For Older Adults, A Little Exercise Goes A Long Way
Just one workout a week is all it takes for older adults to maintain their strength and, possibly, their independence, according to a new study from researchers at the Human Performance Laboratory at Ball State University, Muncie, Ind.
Ten sedentary 70-year-old men were recruited to take part in a 12-week strength-training program.
After training three times per week, the men had increased their muscle size and strength by 50 percent.
At the end of the program, half the men went back to their sedentary ways, while the other half did the same routine, but only once per week.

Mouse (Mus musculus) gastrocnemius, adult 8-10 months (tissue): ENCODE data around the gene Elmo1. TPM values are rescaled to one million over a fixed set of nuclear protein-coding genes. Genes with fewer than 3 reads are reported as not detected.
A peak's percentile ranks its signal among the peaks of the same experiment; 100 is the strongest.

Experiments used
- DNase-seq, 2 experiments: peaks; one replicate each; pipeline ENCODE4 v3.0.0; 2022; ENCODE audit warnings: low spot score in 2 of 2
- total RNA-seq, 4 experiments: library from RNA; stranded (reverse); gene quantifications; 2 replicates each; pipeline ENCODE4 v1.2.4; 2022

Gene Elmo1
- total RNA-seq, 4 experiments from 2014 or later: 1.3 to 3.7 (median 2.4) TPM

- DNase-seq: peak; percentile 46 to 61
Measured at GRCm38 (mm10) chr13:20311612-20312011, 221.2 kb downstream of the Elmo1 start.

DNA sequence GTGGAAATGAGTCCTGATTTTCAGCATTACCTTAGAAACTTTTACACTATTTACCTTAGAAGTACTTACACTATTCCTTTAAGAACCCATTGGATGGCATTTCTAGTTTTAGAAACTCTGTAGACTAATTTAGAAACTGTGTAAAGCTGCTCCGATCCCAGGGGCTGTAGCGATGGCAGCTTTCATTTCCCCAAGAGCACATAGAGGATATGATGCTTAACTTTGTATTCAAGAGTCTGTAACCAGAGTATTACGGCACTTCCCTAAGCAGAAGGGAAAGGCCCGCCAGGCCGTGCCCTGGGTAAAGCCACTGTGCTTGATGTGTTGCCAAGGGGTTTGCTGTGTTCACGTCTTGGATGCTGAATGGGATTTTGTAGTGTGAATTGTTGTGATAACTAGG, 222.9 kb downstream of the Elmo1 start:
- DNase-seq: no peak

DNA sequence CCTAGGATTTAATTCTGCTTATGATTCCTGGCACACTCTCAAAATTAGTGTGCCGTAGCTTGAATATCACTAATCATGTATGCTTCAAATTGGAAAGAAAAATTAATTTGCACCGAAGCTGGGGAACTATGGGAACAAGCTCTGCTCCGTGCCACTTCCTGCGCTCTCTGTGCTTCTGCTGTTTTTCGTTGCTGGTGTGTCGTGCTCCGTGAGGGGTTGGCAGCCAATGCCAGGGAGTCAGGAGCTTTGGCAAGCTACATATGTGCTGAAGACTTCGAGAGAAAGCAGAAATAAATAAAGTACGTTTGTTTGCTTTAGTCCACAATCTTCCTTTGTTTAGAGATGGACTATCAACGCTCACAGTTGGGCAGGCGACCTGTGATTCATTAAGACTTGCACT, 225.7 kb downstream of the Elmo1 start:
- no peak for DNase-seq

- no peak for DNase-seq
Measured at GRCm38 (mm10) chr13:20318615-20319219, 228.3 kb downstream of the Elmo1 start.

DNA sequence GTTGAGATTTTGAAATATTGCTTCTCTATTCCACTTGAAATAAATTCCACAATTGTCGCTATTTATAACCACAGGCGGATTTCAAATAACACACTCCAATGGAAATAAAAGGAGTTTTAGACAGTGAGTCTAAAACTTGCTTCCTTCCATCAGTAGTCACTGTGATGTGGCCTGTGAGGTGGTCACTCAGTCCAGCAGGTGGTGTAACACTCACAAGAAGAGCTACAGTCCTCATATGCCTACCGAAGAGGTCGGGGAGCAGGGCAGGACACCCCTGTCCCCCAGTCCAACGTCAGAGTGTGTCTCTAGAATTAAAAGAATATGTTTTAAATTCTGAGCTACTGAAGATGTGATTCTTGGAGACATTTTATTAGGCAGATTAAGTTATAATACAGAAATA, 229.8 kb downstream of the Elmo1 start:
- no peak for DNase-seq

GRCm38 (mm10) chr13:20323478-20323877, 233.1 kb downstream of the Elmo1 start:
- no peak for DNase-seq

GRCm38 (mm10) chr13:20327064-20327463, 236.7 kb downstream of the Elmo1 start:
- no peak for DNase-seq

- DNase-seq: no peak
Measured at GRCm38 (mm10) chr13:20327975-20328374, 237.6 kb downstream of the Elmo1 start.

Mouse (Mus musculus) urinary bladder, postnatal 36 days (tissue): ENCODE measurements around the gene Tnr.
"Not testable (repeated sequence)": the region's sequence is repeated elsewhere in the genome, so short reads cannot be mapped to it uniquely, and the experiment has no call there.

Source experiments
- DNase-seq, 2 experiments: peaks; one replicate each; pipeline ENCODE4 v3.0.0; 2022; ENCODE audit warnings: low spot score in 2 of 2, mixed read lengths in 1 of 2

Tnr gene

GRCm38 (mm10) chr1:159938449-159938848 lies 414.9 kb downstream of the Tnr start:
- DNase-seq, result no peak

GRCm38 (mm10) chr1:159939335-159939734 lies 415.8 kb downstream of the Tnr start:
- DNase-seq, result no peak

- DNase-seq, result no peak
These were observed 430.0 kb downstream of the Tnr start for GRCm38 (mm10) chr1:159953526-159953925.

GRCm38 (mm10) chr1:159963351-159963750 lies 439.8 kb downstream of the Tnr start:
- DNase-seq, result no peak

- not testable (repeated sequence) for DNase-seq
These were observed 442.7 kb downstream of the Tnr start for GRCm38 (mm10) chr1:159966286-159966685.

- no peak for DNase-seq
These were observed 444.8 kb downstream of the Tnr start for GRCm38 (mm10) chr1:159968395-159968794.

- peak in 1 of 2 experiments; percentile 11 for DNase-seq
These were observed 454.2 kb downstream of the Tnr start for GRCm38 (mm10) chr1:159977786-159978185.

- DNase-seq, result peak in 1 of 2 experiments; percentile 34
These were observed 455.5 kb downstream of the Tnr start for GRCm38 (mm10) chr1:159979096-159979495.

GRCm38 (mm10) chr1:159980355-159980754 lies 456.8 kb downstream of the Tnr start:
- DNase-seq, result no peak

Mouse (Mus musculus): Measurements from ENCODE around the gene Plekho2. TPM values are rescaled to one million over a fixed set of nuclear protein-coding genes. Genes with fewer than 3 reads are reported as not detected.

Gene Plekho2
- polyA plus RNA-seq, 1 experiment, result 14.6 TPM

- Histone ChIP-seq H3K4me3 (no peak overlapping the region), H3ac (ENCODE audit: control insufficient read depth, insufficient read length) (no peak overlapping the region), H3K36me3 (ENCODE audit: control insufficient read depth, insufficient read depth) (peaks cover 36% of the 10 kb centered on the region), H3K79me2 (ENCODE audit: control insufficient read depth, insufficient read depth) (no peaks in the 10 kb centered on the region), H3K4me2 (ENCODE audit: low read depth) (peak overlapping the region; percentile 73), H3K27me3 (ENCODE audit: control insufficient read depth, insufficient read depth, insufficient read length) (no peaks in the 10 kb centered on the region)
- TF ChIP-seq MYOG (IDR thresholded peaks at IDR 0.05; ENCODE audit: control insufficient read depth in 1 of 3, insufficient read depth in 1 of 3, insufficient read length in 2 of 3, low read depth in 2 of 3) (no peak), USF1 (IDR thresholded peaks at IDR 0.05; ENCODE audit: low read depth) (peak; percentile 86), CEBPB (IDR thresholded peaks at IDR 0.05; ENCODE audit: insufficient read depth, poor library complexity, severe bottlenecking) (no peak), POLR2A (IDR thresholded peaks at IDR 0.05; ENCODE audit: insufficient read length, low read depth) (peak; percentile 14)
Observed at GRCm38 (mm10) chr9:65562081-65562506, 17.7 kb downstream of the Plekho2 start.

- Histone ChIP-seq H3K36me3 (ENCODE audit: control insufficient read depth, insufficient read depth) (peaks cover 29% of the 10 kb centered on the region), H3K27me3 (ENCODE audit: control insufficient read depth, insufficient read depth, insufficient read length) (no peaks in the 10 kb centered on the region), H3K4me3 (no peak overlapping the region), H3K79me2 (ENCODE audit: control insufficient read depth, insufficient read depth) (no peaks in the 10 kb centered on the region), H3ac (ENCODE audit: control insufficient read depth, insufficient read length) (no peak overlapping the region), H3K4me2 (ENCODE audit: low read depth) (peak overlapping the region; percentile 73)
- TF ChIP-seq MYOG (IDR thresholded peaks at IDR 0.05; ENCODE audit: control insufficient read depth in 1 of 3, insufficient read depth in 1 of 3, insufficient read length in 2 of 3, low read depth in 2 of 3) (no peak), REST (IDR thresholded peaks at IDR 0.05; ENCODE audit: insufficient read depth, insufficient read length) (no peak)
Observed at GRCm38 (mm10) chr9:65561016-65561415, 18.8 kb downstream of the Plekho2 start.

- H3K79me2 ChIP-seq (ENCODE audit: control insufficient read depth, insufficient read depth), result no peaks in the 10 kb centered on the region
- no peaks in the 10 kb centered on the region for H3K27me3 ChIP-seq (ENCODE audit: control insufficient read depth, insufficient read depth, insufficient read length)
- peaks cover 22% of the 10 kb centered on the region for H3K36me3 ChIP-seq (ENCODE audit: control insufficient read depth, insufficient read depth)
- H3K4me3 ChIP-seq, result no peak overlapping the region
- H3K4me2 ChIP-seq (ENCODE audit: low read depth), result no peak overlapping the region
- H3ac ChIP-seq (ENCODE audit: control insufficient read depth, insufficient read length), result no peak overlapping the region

After six months, the sedentary men had lost much of their muscle size and strength, but the once-a-week exercisers were still going strong.
Sarcopenia, or loss of muscle size and strength, is a major cause of the falls and injuries among older adults that result in a loss of independent living.
''One day per week seems to be effective,'' writes Scott Trappe, Ph.D., in the April issue of the Journal of Gerontology: Biological Sciences.
''Older adults could engage in a low-volume, high-intensity resistance-training program and still maintain independence and reduce their chances for falls and injuries.''
Source: Journal of Gerontology: Biological Sciences, 2002; 57, B138-B143
This appeared in ACE FitnessMatters, ACE's official magazine.
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